Showing posts from June, 2010

Bill S-4 - Step Back In Time

The Senate is due to vote on Bill S-4 today (June 28). All indications say that it will pass despite nearly unanimous opposition to the Bill by First Nations and Aboriginal women's groups, then it has to go through the same process in the House once Parliament reconvenes in the fall. Hopefully, in the meantime, MPs will see the Bill for what it is: A Step Back in Time. Despite the fact that Prime Minister Harper has apologized for the assimilatory foundations upon which residential school policy was based, this draconian, paternalistic bill is being imposed on First Nations against their will and contrary to their constitutionally protected right to be self-determining. While I have many issues with the Bill, one aspect of the bill is clear evidence that Canada has reverted back to its paternalistic control over Indians as though they were once again wards of the state who must be controlled and assimilated. The verification officer is akin to the Indian agents which were slowly

Bill S-4 - Backdoor Assimilation and Land Grab

Bill S-4 relates to matrimonial real property on reserve after the breakup of a marriage or relationship. After a process of hearing from witnesses and deciding on potential amendments, the Senate will vote on the Bill today. Even if the Bill is passed, it must still go through the same process in the House. Given Parliament's summer schedule, it likely won't be addressed until the fall. That being said, there are numerous problems with Bill S-4. While some protections are important for those who divorce or no longer cohabitate, Bill S-4 represents backdoor assimilation - a key feature of the conservative government's agenda, well-informed by Tom Flanagan and his right-wing ideas. One particular issue of concern is that of the recent amendments which would allow courts to "consider" First Nation collective interests in divorce cases. The legality of Bill S-4 in disposing of constitutionally protected land rights in reserves have not been fully canvassed. In my opi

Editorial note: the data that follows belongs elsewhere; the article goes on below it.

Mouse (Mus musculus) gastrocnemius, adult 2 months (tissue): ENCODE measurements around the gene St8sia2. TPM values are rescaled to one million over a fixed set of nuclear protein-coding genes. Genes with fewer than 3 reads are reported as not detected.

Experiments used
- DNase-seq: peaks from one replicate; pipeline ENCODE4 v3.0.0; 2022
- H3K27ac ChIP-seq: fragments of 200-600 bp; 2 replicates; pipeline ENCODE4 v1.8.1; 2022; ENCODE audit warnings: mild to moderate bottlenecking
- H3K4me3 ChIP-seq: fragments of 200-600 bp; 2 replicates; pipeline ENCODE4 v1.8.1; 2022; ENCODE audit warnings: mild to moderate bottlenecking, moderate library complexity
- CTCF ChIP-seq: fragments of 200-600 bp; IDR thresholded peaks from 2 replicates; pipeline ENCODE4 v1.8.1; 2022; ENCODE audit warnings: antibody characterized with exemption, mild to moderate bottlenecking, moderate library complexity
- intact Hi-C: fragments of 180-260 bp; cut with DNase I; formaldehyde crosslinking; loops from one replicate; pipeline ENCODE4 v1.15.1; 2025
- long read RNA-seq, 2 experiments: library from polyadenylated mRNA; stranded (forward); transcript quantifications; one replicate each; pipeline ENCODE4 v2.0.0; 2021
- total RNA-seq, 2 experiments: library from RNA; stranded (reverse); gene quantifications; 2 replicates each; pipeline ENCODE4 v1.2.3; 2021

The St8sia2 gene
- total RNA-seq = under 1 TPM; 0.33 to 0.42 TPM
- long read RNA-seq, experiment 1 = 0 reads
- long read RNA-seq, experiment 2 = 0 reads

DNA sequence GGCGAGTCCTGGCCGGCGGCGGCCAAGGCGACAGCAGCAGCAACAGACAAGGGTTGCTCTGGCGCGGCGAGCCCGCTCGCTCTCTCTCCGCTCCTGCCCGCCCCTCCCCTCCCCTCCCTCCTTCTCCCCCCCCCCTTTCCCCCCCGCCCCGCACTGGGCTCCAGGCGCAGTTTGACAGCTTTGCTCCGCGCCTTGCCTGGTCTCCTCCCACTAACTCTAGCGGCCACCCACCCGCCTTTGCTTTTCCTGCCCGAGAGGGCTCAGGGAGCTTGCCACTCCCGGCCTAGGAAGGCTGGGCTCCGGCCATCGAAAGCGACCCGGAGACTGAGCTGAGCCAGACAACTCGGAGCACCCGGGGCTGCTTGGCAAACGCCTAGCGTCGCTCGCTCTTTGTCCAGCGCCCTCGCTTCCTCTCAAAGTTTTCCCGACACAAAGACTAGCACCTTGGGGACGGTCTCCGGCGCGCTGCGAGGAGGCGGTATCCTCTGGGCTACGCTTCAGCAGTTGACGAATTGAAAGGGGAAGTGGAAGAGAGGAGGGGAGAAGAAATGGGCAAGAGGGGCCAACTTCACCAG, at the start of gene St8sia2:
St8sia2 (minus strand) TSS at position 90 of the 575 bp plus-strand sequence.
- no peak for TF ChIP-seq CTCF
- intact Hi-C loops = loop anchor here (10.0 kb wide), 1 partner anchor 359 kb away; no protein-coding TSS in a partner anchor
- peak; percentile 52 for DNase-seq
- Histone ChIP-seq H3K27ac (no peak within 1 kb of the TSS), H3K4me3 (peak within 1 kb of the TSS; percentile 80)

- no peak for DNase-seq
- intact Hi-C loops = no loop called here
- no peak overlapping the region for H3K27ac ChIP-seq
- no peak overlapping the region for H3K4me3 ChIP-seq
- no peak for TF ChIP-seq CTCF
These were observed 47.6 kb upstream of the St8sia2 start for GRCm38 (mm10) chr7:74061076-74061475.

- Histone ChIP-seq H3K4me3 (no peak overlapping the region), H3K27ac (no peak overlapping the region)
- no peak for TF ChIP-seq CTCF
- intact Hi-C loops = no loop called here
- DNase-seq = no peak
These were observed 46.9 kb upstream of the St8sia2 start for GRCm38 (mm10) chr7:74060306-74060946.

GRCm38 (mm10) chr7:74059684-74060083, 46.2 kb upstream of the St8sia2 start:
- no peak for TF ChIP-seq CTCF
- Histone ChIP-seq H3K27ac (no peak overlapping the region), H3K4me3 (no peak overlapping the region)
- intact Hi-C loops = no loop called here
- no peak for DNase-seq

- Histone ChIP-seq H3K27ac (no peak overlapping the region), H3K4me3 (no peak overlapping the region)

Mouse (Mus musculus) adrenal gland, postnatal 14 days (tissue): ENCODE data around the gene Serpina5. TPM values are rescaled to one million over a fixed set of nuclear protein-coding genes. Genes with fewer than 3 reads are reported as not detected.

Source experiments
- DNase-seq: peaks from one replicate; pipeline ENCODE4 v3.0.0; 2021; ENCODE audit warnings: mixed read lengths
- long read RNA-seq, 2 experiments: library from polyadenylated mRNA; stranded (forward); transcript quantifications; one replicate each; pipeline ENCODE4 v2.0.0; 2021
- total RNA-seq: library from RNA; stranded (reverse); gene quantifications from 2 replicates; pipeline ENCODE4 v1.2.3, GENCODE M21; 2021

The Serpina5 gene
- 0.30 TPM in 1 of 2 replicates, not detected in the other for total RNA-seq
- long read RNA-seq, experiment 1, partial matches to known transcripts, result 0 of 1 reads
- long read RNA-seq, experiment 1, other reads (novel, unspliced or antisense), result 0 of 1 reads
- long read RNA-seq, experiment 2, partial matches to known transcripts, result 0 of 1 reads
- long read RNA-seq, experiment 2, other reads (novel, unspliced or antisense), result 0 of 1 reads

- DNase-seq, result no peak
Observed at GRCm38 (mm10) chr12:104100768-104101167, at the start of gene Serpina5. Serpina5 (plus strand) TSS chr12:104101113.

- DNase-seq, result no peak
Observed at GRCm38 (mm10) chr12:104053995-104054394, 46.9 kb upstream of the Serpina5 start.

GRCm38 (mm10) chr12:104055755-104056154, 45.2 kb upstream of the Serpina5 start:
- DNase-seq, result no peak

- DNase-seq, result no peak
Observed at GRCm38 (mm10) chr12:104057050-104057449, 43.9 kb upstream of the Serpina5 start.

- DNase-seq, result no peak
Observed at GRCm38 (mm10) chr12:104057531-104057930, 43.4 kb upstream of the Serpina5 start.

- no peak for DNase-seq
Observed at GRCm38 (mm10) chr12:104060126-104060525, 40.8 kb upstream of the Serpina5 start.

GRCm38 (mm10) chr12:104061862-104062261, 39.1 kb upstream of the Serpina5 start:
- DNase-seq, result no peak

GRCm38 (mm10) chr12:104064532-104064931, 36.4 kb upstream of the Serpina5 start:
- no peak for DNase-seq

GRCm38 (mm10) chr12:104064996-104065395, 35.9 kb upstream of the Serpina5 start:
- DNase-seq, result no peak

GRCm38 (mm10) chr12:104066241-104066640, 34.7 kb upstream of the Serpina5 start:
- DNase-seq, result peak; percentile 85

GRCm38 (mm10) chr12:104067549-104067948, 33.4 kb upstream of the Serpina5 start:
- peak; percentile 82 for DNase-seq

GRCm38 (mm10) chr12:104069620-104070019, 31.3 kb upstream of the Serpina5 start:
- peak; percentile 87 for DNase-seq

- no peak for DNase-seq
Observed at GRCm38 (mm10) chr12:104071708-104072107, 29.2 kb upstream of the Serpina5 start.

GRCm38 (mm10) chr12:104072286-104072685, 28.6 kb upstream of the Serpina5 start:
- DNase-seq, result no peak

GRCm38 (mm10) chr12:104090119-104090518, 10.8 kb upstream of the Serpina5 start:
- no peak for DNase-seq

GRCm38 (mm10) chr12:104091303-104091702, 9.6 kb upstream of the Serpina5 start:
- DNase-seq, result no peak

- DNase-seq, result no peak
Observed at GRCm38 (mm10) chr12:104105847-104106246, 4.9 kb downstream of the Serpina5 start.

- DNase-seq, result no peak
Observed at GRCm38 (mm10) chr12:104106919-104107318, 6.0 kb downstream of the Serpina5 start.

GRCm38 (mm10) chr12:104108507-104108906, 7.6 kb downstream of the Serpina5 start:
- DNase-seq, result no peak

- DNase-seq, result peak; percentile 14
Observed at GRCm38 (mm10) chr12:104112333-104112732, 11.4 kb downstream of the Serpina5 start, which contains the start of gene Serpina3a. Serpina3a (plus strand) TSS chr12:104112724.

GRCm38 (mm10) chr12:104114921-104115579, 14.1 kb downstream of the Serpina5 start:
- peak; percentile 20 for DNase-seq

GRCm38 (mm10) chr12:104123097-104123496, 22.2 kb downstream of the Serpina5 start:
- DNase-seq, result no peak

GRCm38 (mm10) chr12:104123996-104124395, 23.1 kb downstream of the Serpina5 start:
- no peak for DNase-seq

Letter to the editor re Manny's Mission to Disband Reserves

Re: article in Hamilton Spectator on June 10, 2010 re "Private property on reserves next frontier" Saturday, June 12, 2010 Dear editor; Your article which alleges that there is growing support for Aboriginal ownership is far from accurate. This is an initiative of Manny Jules from the Squamish band and has been incorporated into Bill C-24 First Nations Certainty of Land Title Act without ANY consultation with First Nations. Only he and a handful of other First Nations are in support of this idea. These are the same First Nations who have also advocated for other related legislative initiatives like the First Nations Land Management Act ( FNLMA ) and the First Nations Commercial and Industrial Development Act ( FNCIDA ). Yet despite their claims, the VAST majority of First Nations have NOT signed on to their previous initiatives nor are the majority in support of dividing up reserves into fee simple lands. This is an assimilation plan by Tom Flanagan proposed in his new bo

Bill S-4 - An Empty Shell of a Legislative Promise

Bill S-4 is An Act respecting family homes situated on First Nation reserves and matrimonial interests or rights in or to structures and lands situated on those reserves. The short title is: Family Homes on Reserves and Matrimonial Interests or Rights Act. The bill was introduced in the Senate in March 2010 and had its first reading on March 31, 2010. Its second reading was May 5, 2010 and it is currently before the Standing Senate Committee on Human Rights for study. This is the third time that this bill has been introduced. Its other two incarnations, were Bill C-8 and Bill C-47 both of which were opposed by Aboriginal peoples and both of which did not become law. Canada is now trying to pass what is referred to as MRP legislation (laws which deal with how to address property of the marriage after marriage breakdown) without consulting with First Nations and Aboriginal peoples impacted by the bill. Yesterday, I appeared as a witness before the Standing Senate Committee on Human Ri